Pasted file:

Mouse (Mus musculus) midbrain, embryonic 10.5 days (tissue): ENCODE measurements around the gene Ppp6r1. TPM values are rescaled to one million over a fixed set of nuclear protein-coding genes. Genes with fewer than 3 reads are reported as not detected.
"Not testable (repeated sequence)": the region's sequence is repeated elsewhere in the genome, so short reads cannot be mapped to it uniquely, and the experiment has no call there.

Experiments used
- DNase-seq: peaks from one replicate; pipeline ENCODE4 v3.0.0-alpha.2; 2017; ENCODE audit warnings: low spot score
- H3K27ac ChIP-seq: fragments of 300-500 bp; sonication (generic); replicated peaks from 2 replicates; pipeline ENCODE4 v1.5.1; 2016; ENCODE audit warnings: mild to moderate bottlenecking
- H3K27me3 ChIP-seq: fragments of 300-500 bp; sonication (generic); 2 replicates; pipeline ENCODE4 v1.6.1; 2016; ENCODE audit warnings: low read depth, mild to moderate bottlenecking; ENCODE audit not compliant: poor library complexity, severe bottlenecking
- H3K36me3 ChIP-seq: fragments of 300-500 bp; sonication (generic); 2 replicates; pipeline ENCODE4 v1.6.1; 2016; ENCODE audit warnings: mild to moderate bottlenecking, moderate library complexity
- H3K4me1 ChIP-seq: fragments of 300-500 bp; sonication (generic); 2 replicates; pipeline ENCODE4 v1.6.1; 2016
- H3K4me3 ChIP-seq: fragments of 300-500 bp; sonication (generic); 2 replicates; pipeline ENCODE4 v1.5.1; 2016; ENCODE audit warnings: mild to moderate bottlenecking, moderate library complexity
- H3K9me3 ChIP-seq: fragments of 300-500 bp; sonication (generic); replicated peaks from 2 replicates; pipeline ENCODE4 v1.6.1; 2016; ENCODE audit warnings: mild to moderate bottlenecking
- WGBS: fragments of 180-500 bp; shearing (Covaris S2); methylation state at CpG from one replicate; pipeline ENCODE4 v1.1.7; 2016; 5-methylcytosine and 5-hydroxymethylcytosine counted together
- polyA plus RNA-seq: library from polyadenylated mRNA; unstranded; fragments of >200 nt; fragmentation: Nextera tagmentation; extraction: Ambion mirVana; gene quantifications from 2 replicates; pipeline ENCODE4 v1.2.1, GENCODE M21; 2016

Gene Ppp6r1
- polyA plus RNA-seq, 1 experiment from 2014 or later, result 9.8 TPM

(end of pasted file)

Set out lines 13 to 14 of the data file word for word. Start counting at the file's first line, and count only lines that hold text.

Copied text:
Gene Ppp6r1
- polyA plus RNA-seq, 1 experiment from 2014 or later, result 9.8 TPM